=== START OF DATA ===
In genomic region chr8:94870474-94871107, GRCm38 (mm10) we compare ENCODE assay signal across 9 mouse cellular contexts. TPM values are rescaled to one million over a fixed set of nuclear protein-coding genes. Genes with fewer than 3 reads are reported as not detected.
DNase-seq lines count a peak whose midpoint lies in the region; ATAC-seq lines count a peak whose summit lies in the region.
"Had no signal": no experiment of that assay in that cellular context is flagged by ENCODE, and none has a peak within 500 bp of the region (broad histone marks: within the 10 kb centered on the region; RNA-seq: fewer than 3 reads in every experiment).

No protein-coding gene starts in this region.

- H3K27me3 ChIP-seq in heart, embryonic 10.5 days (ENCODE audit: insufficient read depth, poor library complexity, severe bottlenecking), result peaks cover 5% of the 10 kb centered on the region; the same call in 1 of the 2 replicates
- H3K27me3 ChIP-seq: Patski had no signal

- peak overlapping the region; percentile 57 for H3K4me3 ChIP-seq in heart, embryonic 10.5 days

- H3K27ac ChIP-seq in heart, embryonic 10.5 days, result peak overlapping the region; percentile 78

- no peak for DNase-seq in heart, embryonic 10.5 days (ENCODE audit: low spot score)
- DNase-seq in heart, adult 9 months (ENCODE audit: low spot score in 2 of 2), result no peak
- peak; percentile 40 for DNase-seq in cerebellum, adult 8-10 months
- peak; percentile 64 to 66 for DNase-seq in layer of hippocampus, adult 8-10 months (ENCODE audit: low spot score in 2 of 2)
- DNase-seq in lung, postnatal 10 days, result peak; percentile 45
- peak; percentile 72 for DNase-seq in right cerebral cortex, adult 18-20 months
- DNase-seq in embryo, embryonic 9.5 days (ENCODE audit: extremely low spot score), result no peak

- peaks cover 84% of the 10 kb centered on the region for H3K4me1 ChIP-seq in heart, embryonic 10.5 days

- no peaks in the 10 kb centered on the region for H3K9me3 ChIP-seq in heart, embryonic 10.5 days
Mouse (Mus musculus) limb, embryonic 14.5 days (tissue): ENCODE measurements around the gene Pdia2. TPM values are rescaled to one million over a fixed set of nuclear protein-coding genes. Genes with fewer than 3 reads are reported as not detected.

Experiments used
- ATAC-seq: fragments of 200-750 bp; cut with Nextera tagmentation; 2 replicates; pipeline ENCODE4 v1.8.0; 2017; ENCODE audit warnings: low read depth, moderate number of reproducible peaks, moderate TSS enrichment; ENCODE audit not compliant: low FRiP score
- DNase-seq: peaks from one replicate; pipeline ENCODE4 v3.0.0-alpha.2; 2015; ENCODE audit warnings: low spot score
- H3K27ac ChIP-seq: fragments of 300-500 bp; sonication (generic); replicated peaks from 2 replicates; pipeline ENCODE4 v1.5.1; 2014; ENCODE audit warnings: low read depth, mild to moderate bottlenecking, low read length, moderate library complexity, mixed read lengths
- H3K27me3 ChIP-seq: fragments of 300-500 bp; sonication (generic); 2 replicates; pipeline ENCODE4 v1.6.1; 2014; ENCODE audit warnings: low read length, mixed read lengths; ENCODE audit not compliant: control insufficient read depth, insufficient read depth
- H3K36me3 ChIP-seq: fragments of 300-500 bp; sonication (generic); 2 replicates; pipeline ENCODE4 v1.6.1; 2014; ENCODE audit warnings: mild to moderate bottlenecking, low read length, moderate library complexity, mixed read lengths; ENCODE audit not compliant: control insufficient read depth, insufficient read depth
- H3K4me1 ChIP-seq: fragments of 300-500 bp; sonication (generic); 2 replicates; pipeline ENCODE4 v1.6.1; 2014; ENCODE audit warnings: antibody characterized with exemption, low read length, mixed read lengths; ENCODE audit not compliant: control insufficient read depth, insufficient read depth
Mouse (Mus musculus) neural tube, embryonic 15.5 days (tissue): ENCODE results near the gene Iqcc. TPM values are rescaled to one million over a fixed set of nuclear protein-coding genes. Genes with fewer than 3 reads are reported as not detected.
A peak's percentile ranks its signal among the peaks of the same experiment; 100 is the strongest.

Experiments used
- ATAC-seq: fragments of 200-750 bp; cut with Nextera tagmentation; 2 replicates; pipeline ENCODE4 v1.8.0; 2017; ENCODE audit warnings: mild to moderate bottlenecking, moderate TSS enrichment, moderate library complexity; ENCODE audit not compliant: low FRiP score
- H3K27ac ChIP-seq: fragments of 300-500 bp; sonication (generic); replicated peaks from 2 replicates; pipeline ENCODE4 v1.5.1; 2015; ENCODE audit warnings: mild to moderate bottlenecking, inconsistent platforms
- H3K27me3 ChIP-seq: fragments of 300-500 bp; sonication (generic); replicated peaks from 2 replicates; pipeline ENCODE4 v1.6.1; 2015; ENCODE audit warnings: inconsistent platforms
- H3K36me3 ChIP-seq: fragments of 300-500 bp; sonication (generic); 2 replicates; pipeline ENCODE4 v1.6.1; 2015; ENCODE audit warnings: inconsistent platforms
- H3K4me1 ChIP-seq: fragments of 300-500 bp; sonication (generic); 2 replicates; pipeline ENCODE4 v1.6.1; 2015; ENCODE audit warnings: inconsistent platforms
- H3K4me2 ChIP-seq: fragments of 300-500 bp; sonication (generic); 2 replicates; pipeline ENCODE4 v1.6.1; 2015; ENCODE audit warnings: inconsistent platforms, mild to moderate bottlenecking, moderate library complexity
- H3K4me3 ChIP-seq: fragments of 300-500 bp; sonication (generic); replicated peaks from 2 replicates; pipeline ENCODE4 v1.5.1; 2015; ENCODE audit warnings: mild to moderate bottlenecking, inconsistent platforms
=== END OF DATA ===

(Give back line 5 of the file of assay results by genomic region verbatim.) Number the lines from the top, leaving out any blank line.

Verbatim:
- H3K27me3 ChIP-seq in heart, embryonic 10.5 days (ENCODE audit: insufficient read depth, poor library complexity, severe bottlenecking), result peaks cover 5% of the 10 kb centered on the region; the same call in 1 of the 2 replicates